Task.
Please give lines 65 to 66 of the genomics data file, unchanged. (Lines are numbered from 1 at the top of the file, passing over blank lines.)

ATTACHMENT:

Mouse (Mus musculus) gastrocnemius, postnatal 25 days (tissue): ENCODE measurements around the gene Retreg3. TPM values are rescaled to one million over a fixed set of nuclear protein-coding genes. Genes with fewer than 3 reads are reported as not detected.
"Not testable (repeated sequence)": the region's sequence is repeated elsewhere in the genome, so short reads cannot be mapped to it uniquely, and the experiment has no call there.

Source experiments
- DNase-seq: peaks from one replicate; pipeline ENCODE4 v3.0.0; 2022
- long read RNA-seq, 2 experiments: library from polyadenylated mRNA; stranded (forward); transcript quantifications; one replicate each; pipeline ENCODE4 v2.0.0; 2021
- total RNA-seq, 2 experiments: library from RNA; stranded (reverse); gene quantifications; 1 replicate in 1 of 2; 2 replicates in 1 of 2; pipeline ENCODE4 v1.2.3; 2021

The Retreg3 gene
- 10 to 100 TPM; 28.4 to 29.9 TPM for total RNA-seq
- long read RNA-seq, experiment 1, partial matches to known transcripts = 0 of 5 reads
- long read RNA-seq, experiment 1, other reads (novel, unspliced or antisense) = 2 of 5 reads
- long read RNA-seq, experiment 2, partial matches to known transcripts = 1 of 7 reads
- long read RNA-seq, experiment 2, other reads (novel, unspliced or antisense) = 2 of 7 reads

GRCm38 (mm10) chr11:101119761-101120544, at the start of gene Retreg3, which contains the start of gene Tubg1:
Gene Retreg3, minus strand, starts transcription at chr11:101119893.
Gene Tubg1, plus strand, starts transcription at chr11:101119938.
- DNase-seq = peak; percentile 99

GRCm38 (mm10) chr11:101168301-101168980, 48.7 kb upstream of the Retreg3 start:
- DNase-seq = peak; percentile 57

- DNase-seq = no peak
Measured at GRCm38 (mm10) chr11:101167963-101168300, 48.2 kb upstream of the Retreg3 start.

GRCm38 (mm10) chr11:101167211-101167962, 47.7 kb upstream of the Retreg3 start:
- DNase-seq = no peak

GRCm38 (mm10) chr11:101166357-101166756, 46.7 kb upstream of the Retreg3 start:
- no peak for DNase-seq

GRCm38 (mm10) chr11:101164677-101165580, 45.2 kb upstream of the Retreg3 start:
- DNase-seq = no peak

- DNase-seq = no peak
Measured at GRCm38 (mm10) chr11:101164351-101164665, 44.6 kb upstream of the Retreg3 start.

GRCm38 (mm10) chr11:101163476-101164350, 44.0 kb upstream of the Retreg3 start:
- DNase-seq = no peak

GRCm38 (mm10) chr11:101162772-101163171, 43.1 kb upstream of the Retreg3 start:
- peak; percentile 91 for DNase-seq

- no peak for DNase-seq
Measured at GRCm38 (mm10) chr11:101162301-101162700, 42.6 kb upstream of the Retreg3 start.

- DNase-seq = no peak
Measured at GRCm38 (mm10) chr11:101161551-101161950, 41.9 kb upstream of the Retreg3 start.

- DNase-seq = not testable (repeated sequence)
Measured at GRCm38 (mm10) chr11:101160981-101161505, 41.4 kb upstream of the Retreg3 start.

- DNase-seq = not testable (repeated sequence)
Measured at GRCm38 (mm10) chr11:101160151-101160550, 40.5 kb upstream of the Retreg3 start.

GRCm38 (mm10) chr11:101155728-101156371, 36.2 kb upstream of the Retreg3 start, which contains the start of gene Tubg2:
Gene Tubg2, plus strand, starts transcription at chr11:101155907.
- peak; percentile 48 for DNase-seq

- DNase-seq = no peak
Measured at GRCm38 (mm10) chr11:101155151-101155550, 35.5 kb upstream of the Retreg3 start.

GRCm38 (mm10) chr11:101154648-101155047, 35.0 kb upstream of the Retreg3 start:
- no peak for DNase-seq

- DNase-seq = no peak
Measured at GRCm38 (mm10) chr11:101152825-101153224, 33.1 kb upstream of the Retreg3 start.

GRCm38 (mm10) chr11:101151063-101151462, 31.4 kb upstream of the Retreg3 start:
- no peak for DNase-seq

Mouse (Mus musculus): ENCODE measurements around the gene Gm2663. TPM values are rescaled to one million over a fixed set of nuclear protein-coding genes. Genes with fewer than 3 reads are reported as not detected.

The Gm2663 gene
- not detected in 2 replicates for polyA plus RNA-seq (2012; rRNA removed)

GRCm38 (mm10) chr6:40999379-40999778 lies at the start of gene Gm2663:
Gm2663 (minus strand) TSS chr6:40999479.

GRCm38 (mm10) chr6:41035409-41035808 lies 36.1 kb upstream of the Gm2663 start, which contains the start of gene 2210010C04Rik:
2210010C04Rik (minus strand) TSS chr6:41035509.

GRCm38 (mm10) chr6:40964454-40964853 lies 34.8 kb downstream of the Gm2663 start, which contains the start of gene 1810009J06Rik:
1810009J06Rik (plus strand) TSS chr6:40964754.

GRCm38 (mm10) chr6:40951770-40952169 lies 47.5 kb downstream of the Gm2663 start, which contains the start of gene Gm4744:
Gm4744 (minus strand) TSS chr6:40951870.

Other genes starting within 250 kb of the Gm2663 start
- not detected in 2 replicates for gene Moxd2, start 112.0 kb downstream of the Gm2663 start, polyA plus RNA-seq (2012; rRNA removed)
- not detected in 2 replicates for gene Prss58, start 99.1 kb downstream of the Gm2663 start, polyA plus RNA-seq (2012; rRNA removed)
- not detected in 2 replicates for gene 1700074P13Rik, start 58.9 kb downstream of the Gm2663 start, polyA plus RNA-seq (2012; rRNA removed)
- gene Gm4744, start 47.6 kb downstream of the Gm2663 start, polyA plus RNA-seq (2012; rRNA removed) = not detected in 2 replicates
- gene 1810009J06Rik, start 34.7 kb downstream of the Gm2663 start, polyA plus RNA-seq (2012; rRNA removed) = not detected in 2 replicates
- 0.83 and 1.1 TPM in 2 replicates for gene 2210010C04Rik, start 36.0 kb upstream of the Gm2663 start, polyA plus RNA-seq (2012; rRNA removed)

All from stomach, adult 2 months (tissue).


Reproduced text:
- not detected in 2 replicates for gene Prss58, start 99.1 kb downstream of the Gm2663 start, polyA plus RNA-seq (2012; rRNA removed)
- not detected in 2 replicates for gene 1700074P13Rik, start 58.9 kb downstream of the Gm2663 start, polyA plus RNA-seq (2012; rRNA removed)